Chapter 71 – Micturition


The bladder is a hollow, muscular organ situated in the pelvis. Its role is the storage and voiding of urine. Urine is produced in the kidneys, enters the bladder through the ureters and exits via the urethra.

Chapter 71 Micturition

How is urine stored and excreted from the body?

The bladder is a hollow, muscular organ situated in the pelvis. Its role is the storage and voiding of urine. Urine is produced in the kidneys, enters the bladder through the ureters and exits via the urethra.

Important aspects of lower urinary tract anatomy are:

  • Urothelium lines the inner wall of the ureters, bladder and urethra, providing a highly impermeable barrier to ion, solute and water flux. This is the same type of epithelium that lines the renal collecting duct and renal pelvis (see Chapter 67).

  • The detrusor muscle is the smooth muscle of the bladder wall and is arranged in spiral, longitudinal and circular bundles. The detrusor muscle exhibits an unusually high compliance – as the bladder fills, the detrusor muscle relaxes and stretches, resulting in only a small increase in intravesical pressure. This is known as viscoelasticity. The detrusor is innervated by both the sympathetic (via the hypogastric nerve) and parasympathetic (via the pelvic splanchnic nerves) nervous systems and is therefore under involuntary control.

  • The internal urethral sphincter (IUS) surrounds the urethra at its junction with the bladder. The IUS is an extension of the detrusor smooth muscle and is under control of the sympathetic nervous system.

  • The external urethral sphincter (EUS) is a portion of striated muscle that surrounds the urethra distal to the internal sphincter (females) or distal to the prostate (males). Because the EUS consists of striated muscle, it is under voluntary control via the pudendal nerve.

What is urinary continence? How is it achieved?

Urinary continence is the ability to store urine without leakage until the bladder can be emptied at an appropriate time. Biomechanically, urine will not leak from the bladder so long as the outlet resistance exceeds intravesical pressure. Overall control of urinary continence is directed by two pontine centres: the storage centre and the micturition centre.

During the storage phase of micturition, the pontine storage centre increases sympathetic nervous system outflow, causing:

  • Relaxation of the detrusor muscle through stimulation of β3-adrenoreceptors in the fundus and body of the bladder;

  • Tonic contraction of the IUS through stimulation of α1-adrenergic receptors at the bladder neck.

The coordinated relaxation of the bladder and contraction of the IUS allows the bladder to fill without leakage of urine.

What happens to intravesical pressure as the bladder fills?

As the bladder fills and its radius increases, bladder wall tension increases due to the law of LaPlace (see Chapter 20). Bladder wall compliance is relatively high at low urine volumes; above 400 mL capacity, the compliance of the bladder wall decreases substantially. When intravesical pressure rises above 10 cmH2O (around 200 mL stored urine):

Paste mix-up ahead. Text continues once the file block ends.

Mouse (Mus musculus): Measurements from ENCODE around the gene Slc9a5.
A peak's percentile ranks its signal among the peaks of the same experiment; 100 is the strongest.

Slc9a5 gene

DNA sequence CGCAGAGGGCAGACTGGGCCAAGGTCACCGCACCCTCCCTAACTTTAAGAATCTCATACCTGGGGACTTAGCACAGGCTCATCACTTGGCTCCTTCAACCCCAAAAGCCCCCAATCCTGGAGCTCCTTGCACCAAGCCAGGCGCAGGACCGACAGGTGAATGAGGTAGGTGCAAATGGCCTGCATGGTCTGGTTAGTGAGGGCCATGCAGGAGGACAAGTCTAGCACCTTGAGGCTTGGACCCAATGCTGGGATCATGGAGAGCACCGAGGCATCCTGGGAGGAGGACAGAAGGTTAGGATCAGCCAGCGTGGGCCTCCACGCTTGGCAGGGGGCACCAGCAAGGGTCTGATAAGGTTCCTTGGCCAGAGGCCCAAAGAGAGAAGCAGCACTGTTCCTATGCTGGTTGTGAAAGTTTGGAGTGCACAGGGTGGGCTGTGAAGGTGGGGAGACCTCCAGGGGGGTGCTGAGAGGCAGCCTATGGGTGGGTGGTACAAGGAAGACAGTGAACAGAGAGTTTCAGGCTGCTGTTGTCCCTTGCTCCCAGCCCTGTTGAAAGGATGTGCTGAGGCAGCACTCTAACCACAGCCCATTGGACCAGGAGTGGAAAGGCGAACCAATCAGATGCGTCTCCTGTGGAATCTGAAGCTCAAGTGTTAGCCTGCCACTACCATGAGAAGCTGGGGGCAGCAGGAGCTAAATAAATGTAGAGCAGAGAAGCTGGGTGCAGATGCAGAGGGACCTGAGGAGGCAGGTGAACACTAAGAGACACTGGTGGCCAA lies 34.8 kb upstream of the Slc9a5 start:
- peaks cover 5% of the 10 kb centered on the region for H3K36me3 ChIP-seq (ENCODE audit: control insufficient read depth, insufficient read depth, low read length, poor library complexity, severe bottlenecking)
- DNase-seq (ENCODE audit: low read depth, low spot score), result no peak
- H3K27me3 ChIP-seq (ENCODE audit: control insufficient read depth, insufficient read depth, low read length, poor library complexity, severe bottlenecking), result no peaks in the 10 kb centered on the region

• Stretch receptors in the bladder wall are activated. Afferent signals are relayed to the lumbar spinal cord via the hypogastric nerve, where two reflexes are triggered:

    1. The micturition reflex triggers firing of parasympathetic cholinergic neurons (originating from the S2–S4 segments of the spinal cord), resulting in a transient contraction of the detrusor muscle. The micturition reflex is self-regenerative; that is, detrusor contraction results in further bladder wall stretch receptor activation, which triggers further detrusor contraction.

    2. The guarding reflex is a reflex contraction of the EUS during these transient detrusor contractions that prevents urinary leakage.

  • Sensation of bladder fullness: the afferent signals produced by the stretch receptors are interpreted by higher brain centres as a sensation of bladder fullness. As the bladder fills, the micturition reflex occurs more frequently and the detrusor contracts more powerfully:

    1. The first desire to void occurs when the bladder contains around 200 mL of urine.

    2. The bladder feels ‘uncomfortably full’ at around 350–400 mL.

    3. When the bladder reaches 700 mL capacity, pain ensues.

  • Involuntary micturition: once the micturition reflex is powerful enough, it causes reflex opening of the EUS (unless higher centres inhibit this) and micturition (voiding) occurs. This is the situation for babies and infants, before full maturation of the pontine micturition centre has developed.

  • Voluntary micturition:

    1. If voiding is not desired or is inconvenient, the frontal cortex instructs the pontine control centres to increase sympathetic outflow and decrease parasympathetic outflow, which relaxes the detrusor and contracts the IUS, preventing leakage of urine. As the micturition reflex becomes more powerful, the pontine control centres also initiate tonic contraction of the EUS to counteract the increasing intravesical pressure. Higher centres can also prevent voiding when the micturition reflex is becoming more powerful by voluntary tonic contraction of the EUS.

    2. When it is convenient to urinate, abdominal muscles contract to increase the pressure within the bladder, thus stretching the bladder walls. The pontine micturition centre simultaneously triggers a micturition reflex and inhibits the EUS so that urination can occur.

Sep 27, 2020 | Posted by in ANESTHESIA | Comments Off on Chapter 71 – Micturition
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